The red-hot Iron Bowl didn't need any more fuel.
The tree poisoning that pains Auburn fans and the comeback that riles the Alabama faithful were hardly necessary to raise the mercury on this year-round, statewide feud.
They might have collectively done just that for Saturday's game at Jordan-Hare Stadium. Even those who weren't raised in the rivalry's midst have quickly gotten into the spirit.
''I'm not from Alabama,'' said Auburn defensive end Corey Lemonier, ''but being here for one year, I just hate Alabama.''
''Hate is a strong word,'' said Alabama linebacker Dont'a Hightower, ''but I strongly dislike Auburn.''
Lemonier's a Floridian, Hightower from Tennessee. They fit right in, though.
Nationally, the significance of the game relates to No. 2 Alabama's quest to sandwich a second BCS title around Auburn's crown and keep the state's three-year run of college football supremacy going.
In this state, that particular celebration can wait, at least until dinnertime Saturday evening. Alabama must earn bragging rights before committing wholesale to the title aspirations. Four years running, one of the teams has been ranked first or second coming into the Iron Bowl.
To Byron Hopkins, that's almost beside the point.
''It's just a football game,'' said Hopkins, an Alabama fan and graduate who lives in Birmingham. ''We don't believe it is, but it is. The thing that bothers me the most is it's gotten way too much - as successful as Alabama's been - it's become about who's No. 1, who's No. 2 and who's No. 3. Let's try to enjoy a football game and not be so much concerned about rankings.''
There's plenty of fodder to go around beyond the rankings, or even the normal rancor.
-The trees. Longtime Alabama fan Harvey Updyke Jr. faces felony charges for allegedly poisoning the two famed oak trees at Auburn's Toomer's Corner. Auburn officials haven't publicly given up on them yet, but the once-stately trees now look sickly, even decorated with toilet paper after the fans' traditional celebratory rolling.
Auburn resident and fan Michael Moore took his toddler out to see the snowy mess Sunday morning after a homecoming win over Samford.
''It's really sad,'' said Moore, while workers laboriously plucked the tissue from the trees by hands. ''They're slowly dying. They don't look very good. And also the fact that it's a slow fade, it sticks with you at times.''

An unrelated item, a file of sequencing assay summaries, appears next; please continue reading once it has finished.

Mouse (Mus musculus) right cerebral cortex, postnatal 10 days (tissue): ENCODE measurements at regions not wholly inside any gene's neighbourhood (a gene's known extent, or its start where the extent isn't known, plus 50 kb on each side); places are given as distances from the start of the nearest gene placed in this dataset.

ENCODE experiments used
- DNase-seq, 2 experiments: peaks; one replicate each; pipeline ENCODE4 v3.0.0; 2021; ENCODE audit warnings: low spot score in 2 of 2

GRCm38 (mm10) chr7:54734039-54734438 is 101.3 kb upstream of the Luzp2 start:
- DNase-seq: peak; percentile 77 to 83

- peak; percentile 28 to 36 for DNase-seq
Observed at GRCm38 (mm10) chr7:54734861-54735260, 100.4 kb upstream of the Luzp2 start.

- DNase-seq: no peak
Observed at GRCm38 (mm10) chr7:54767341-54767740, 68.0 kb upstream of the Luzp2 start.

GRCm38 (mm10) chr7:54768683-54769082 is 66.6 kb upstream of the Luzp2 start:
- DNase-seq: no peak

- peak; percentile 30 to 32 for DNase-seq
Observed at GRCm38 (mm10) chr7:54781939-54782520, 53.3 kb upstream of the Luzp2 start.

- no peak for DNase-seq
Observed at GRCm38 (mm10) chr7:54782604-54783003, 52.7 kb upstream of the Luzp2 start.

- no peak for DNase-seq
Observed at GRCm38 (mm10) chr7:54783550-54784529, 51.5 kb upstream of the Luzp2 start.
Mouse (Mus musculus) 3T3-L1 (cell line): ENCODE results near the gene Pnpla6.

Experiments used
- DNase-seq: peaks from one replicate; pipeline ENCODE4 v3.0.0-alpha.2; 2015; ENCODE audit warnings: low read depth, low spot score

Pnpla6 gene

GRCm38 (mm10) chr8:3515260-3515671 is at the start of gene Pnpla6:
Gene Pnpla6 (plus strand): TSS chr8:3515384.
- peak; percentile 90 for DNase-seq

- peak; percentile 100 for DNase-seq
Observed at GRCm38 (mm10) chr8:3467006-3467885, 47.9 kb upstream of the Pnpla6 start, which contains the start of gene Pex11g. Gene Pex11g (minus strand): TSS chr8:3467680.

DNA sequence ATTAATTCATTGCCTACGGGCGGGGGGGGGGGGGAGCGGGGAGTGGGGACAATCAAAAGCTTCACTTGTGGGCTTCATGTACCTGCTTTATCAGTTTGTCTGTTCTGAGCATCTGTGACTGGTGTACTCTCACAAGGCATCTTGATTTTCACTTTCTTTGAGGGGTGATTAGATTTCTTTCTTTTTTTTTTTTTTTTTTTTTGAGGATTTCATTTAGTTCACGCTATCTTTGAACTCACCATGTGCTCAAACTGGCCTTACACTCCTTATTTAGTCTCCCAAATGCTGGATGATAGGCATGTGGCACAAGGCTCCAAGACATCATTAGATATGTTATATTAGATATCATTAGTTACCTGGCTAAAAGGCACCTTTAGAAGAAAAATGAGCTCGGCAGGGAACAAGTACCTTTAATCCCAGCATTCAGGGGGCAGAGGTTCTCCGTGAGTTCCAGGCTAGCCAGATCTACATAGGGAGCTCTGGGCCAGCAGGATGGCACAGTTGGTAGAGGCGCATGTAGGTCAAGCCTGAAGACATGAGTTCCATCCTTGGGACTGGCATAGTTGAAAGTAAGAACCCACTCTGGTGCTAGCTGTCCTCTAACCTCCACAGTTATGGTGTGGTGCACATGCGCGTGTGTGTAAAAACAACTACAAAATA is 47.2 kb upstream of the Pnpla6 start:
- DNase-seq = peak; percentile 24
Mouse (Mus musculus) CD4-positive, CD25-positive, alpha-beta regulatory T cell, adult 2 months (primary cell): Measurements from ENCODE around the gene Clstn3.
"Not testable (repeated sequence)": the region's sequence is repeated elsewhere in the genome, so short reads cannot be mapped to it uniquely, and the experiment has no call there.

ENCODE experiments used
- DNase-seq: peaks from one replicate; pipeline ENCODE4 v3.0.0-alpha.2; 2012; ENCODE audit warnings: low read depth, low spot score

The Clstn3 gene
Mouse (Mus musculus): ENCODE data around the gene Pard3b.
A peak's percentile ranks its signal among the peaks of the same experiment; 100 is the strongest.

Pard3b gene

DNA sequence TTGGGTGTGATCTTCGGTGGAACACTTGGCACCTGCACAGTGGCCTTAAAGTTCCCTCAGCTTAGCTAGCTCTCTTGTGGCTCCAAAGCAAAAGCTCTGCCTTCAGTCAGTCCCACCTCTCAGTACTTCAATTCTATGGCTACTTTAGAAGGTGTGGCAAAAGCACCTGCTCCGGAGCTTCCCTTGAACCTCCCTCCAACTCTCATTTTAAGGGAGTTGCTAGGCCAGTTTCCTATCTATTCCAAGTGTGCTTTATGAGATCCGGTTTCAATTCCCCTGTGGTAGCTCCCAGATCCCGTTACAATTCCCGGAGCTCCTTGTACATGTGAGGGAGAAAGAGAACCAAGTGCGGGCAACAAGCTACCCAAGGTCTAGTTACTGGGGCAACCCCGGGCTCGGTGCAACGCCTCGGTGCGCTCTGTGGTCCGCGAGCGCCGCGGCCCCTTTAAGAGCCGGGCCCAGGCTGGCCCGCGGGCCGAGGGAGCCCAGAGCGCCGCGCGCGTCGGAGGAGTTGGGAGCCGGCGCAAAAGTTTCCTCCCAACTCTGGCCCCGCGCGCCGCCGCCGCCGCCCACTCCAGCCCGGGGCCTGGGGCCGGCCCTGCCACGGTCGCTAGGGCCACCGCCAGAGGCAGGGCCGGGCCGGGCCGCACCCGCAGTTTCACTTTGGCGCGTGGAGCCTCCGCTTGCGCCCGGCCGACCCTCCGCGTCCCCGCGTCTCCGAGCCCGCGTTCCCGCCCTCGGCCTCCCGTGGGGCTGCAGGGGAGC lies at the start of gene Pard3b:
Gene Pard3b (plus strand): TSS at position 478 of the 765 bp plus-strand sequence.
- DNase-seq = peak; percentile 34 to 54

-The comeback. The proud Tide has never had a meltdown quite like last year's Iron Bowl, going up 24-0 and going down 28-27. It was the biggest deficit Alabama had ever blown.
''We definitely owe them this year,'' said Alabama fan Scot Nipper, who grew up selling drinks and programs at Birmingham's Legion Field, the Iron Bowl's onetime home. ''They came into our house last year and pulled that comeback on us. We definitely owe them. I will be there. We owe them.
''We're going to pay them back.''
The Tide is heavily favored to do just that.
Maybe a title will follow. Bragging certainly will. Things will get heated on the field, too.
''It's really like World War III,'' Auburn tight end Philip Lutzenkirchen said. ''It's just two teams that dislike each other a lot - respect each other a lot, but dislike each other lot - and fans that take it over the top. It really changes their whole life and their whole outlook on the next year, whether you can brag about it or hide the whole year. It's really something that you can't describe to someone.''
Alabama's Hightower gives it a shot.
''It's a love-hate relationship, I guess, with a little less love,'' he said.
Within a state that doesn't have a major professional sports team, the rivalry has always been practically all-consuming. It's not terribly unreasonable to tell someone who expresses neutrality or indifference, ''Welcome to the state. Where ya from?''
This is a rivalry that once took a 41-year break over where the umpires would come from, how many players each team would get and a whopping 50 cents in per diem.
Nowadays, that's just enough for a soda at the stadium if, say, the offensive linemen pool their quarters.
The rivalry has definitely redeemed its national reputation in recent years with the programs' revival under new coaches: Auburn's Gene Chizik and Alabama's Nick Saban. The past two years have each brought national titles and Heisman Trophies to the state.
Two games that went down to the wire, too, including 26-21 Alabama in 2009.
Saban has been a part of Michigan-Ohio State, Michigan-Michigan State and other cherished rivalries. He knows fans of all of them prize theirs above all others.
This game, of course, is no exception.
''Everybody knows this is one of the greatest rivalry games in college football and certainly a game that defines everything about the state of Alabama and football in Alabama,'' Saban said.
Trees, comebacks and all.